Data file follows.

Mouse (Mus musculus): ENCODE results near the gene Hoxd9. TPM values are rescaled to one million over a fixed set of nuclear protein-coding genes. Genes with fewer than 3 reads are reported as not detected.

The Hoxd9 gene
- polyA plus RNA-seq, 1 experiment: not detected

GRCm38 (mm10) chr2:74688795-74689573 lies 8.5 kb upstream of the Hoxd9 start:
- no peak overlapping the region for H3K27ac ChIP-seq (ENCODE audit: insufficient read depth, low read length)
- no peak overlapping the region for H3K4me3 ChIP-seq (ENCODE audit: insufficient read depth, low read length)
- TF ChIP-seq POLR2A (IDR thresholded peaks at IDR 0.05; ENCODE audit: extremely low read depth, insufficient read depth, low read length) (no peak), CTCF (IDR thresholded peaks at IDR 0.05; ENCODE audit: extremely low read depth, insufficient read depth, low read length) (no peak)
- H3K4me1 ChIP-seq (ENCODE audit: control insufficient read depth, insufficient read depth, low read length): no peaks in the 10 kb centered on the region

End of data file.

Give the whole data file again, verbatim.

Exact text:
Mouse (Mus musculus): ENCODE results near the gene Hoxd9. TPM values are rescaled to one million over a fixed set of nuclear protein-coding genes. Genes with fewer than 3 reads are reported as not detected.

The Hoxd9 gene
- polyA plus RNA-seq, 1 experiment: not detected

GRCm38 (mm10) chr2:74688795-74689573 lies 8.5 kb upstream of the Hoxd9 start:
- no peak overlapping the region for H3K27ac ChIP-seq (ENCODE audit: insufficient read depth, low read length)
- no peak overlapping the region for H3K4me3 ChIP-seq (ENCODE audit: insufficient read depth, low read length)
- TF ChIP-seq POLR2A (IDR thresholded peaks at IDR 0.05; ENCODE audit: extremely low read depth, insufficient read depth, low read length) (no peak), CTCF (IDR thresholded peaks at IDR 0.05; ENCODE audit: extremely low read depth, insufficient read depth, low read length) (no peak)
- H3K4me1 ChIP-seq (ENCODE audit: control insufficient read depth, insufficient read depth, low read length): no peaks in the 10 kb centered on the region